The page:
Early treatment for rheumatoid arthritis (RA) is recommended, which typically involves disease-modifying anti-rheumatic drugs (DMARDs) such as methotrexate (MTX). However, for many patients, DMARD therapy alone is inadequate to halt progression, and subsequent treatment with more targeted therapies, such as those that target tumor necrosis factor, is common.1 A significant proportion of patients with RA — approximately 40% — do not respond to this approach.1

Ideally, early diagnosis — and early treatment — is most effective in reducing inflammation. One major obstacle to this is that the existing biomarkers of disease can’t predict prognosis or patients’ response to treatment.1 In the United Kingdom, researchers evaluated whether targeting proinflammatory signals from the extracellular matrix that develops during inflammation can provide a new treatment option for RA.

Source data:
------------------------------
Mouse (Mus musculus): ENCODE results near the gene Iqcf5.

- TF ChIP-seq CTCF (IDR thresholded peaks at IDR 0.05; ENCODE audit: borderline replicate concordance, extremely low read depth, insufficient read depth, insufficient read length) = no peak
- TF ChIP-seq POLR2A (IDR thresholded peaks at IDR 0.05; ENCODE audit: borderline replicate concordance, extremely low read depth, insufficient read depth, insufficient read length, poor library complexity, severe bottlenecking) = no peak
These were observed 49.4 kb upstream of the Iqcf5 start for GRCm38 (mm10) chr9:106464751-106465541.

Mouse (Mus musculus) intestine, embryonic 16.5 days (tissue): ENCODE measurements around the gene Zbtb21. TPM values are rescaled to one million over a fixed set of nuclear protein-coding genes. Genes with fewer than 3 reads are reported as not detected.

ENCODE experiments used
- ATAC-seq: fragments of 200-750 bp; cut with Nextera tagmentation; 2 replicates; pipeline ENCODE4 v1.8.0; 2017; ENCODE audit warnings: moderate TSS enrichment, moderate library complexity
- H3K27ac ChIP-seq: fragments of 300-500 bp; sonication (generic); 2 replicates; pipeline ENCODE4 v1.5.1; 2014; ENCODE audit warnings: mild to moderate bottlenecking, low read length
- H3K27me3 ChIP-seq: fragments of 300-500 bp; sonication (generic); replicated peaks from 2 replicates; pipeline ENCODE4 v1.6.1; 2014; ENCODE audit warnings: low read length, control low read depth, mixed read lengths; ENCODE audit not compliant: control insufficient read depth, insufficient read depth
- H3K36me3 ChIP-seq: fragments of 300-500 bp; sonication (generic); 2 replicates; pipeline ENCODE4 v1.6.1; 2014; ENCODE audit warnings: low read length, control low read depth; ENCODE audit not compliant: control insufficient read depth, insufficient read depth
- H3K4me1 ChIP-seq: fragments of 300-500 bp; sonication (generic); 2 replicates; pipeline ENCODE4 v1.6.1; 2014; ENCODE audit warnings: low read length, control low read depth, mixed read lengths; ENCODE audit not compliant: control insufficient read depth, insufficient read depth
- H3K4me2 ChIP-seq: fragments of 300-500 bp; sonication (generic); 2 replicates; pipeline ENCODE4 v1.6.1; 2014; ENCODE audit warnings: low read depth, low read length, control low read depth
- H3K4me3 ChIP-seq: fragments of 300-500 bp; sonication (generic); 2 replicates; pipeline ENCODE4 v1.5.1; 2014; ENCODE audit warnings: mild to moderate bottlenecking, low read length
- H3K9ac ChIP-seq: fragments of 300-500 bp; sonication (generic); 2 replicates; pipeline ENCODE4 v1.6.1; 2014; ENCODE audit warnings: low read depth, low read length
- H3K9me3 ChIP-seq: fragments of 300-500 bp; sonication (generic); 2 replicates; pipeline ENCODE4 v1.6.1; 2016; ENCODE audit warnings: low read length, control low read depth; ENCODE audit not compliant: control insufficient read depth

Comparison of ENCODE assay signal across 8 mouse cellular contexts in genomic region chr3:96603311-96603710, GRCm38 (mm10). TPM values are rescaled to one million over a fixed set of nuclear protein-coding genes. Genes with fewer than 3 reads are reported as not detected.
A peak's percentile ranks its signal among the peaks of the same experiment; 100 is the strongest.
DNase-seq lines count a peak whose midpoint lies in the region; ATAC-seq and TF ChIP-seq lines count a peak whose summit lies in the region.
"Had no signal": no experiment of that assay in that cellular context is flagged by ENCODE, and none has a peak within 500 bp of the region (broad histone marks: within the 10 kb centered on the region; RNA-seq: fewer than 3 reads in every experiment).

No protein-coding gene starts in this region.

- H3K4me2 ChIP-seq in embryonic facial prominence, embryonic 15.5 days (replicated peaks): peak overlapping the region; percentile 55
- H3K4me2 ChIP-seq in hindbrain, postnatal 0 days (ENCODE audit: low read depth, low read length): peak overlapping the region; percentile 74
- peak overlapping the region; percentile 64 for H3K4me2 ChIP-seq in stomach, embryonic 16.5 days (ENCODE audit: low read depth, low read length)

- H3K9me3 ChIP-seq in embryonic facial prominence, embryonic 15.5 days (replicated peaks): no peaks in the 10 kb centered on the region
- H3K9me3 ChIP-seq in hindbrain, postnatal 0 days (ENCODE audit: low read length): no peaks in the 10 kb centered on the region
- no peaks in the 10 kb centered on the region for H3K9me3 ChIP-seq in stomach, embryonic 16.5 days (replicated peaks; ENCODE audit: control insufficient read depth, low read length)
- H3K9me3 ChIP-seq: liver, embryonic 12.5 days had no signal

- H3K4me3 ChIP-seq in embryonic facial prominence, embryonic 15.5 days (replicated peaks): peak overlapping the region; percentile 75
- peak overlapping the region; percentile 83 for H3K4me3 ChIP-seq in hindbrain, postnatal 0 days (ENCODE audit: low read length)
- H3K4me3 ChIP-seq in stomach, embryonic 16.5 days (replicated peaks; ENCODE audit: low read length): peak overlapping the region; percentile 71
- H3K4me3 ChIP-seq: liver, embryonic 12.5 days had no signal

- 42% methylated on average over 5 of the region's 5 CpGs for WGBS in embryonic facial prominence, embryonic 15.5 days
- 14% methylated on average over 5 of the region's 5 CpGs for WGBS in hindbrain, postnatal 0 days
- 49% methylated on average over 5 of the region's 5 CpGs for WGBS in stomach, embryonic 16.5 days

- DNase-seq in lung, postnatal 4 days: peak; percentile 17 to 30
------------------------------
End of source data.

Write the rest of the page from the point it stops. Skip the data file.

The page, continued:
Does Tenascin Hold the Key to New Treatment Options?

Tenascin-C (TNC) is a large, multimodular extracellular matrix molecule that is limited in healthy tissues, but increasingly found in areas with cellular stress and tissue injury, where it triggers inflammation by activating toll-like receptor 4 (TLR4).2 Lasting expression of TNC is believed to be the catalyst for chronic inflammation in autoimmune, neurological, metabolic, and fibrotic diseases.2 Elevated serum TNC is not specifically associated with RA.1 In fact, raised serum levels of TNC have been reported in diseases without a known arthritic manifestation, including cryptogenic pneumonia, chronic hepatitis C, inflammatory bowel disease, sepsis, and cardiovascular diseases (eg myocardial infarction and dilated cardiomyopathy).1